This story first published online at N.C. Policy Watch. 

Several hundred UNC students, faculty, and staff gathered on campus Friday to demand that Nikole Hannah-Jones be awarded tenure. 

The demonstration, organized by UNC’s Black Student Movement (BSM), brought a broad coalition of university members, including professors from departments across campus, alumni, and concerned students.

“We stand here today in solidarity not only with Nikole Hannah-Jones, but with every single Black faculty member, Black student, Black alumni, Black graduate student—everybody,” Julia Clark, vice president of UNC’s BSM, said.  “…We recognize that this incident is merely a symptom of a larger disease of white supremacy that exists on every corner of this campus.” 

Clark and Taliajah Vann, the BSM’s president, presented a list of 13 demands for UNC’s Chancellor, Kevin Guskiewicz, including a memorial for James Lewis Cates Jr., a Black man who was killed by a white supremacist gang on UNC’s campus in 1971.  

BSM also demanded that the UNC Board of Trustees hold a vote on Hannah-Jones’s tenure before the end of the month—when new board members will take office. 

“What we’re really calling for is that this issue be addressed now before June 30, before we have new members coming into the board so that current members of the board can rectify their mistake that they made in the first place instead of pushing this back even further,” Clark said.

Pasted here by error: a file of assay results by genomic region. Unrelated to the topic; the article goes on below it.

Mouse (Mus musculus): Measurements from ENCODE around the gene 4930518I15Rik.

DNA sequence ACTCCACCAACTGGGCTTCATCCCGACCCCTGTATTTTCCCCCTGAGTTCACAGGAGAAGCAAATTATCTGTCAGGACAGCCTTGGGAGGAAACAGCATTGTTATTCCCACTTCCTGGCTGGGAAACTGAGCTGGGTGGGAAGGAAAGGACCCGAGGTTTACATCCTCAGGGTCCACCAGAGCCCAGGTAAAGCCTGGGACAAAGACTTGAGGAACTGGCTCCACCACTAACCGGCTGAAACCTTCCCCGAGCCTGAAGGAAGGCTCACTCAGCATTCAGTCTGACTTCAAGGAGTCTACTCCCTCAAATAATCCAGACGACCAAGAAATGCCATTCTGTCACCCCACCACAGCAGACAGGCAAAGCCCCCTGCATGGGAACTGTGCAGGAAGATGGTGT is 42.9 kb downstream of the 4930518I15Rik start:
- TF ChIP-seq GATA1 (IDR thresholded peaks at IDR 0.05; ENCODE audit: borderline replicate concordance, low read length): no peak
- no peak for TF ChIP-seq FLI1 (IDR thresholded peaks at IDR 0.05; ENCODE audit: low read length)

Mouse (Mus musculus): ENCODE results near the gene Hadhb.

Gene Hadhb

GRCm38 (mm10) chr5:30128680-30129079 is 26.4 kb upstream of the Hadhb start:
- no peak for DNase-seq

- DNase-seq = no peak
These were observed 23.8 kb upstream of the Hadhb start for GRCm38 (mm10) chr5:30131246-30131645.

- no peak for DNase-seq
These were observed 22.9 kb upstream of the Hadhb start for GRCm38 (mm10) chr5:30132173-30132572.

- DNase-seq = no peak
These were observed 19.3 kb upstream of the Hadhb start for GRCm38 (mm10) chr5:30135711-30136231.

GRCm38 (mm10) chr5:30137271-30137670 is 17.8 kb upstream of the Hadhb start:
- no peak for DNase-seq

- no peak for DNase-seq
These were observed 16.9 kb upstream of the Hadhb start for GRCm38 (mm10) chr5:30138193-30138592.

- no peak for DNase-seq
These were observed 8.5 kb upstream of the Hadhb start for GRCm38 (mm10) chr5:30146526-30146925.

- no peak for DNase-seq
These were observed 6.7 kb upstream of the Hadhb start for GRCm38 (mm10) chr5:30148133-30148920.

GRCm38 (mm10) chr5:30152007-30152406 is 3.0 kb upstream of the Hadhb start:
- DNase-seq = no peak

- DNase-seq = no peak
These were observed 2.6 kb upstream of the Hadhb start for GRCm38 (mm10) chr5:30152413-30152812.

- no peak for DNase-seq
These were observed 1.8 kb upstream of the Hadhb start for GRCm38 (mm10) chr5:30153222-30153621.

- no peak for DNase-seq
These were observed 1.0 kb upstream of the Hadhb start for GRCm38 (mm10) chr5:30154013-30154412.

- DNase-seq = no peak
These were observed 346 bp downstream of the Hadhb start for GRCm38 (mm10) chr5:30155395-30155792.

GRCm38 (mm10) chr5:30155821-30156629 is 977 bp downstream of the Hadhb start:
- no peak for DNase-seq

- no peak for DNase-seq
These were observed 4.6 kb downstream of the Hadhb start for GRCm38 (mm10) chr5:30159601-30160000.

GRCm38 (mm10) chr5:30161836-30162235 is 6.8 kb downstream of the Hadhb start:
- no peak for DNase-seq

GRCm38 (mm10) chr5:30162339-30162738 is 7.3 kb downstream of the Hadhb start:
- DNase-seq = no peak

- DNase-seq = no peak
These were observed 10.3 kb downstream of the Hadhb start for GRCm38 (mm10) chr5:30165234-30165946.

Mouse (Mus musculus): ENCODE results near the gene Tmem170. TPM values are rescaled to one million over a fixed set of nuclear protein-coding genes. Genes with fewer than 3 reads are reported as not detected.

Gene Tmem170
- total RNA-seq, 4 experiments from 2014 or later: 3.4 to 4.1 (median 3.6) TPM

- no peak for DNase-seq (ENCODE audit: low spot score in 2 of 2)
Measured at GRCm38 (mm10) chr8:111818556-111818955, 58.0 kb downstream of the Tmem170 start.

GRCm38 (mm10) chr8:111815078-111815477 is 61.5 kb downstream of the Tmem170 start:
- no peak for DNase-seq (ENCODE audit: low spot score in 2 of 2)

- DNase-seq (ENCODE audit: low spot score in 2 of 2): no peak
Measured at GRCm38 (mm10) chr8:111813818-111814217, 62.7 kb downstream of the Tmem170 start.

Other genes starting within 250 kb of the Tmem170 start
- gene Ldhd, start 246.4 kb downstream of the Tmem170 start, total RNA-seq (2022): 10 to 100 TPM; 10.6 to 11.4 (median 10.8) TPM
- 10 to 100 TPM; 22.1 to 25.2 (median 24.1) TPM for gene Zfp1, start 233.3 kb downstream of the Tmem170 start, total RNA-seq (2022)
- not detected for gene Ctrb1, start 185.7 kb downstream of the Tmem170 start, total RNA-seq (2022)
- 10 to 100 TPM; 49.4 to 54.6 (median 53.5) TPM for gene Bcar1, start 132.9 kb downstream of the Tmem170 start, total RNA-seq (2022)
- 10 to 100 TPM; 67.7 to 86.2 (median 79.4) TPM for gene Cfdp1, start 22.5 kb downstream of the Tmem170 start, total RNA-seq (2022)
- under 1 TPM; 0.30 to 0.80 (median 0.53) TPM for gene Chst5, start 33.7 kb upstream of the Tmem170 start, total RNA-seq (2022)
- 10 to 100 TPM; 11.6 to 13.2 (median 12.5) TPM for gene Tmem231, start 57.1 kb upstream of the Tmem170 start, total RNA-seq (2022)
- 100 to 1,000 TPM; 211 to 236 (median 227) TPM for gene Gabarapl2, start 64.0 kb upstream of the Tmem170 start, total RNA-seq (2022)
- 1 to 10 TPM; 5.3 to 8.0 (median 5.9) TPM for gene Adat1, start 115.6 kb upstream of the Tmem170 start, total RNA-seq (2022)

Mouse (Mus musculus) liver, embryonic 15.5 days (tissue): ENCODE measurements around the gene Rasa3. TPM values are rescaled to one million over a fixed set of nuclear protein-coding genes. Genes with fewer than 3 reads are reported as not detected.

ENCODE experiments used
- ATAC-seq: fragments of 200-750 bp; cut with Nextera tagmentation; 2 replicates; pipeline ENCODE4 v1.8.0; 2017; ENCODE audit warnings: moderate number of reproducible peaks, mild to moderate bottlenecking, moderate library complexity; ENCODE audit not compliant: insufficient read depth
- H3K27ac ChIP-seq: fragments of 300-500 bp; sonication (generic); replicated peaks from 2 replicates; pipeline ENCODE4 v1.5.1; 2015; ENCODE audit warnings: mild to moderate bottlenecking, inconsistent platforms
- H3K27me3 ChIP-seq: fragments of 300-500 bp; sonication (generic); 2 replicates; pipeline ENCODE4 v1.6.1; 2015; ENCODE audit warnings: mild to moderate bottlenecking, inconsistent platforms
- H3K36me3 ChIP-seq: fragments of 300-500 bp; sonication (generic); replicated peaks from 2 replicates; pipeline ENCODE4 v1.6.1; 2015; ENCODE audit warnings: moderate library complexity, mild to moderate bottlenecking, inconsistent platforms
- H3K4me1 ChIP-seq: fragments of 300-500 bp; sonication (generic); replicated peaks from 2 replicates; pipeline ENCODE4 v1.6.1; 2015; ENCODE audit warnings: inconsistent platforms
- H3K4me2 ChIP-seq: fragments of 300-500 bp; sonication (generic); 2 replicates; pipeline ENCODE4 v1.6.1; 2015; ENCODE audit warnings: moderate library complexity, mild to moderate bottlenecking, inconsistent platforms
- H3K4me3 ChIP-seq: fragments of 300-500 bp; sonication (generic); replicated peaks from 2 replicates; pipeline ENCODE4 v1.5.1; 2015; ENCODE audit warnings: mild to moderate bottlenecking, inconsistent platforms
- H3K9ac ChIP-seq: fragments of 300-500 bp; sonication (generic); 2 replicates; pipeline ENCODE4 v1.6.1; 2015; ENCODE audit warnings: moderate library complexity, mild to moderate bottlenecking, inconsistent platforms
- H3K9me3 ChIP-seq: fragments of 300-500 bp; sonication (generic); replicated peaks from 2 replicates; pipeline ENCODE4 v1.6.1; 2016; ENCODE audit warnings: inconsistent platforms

As Policy Watch reported, UNC’s Board of Trustees (BOT) failed to hold a vote on tenure for Hannah-Jones, a Pulitzer-Prize winning journalist and creator of the 1619 Project. She was hired at UNC as the Knight Chair in Race and Investigative reporting—a position in which all past Knight Chairs have been granted tenure. 

Over the last few weeks, the BOT has received more than 60 letters in support of Hannah-Jones from various academic departments at UNC, alumni groups, student groups, and journalism organizations. 

UNC’s student body president, Lamar Richards, has petitioned the board to hold a special meeting to vote on tenure. If five other board members join him in this petition, the board will be forced to hold a meeting within 10 days. 

Campus leaders, including Vann, Clark, and Richards met with the chancellor on Wednesday to discuss student concerns regarding the Hannah-Jones case. Leaders said Guskiewicz was receptive to their concerns but offered little in the way of concrete solutions.

“We take everything that the administration says with multiple grains of salt,” Vann said. “You are not interested in action. You have not been interested in action for decades. If you invite us into your space and you tell us, ‘I am here as your chancellor right now to listen to you and to help the Black community.’ We challenge you to do just that.”

Support independent local journalism. Join the INDY Press Club to help us keep fearless watchdog reporting and essential arts and culture coverage viable in the Triangle. 

Comment on this story at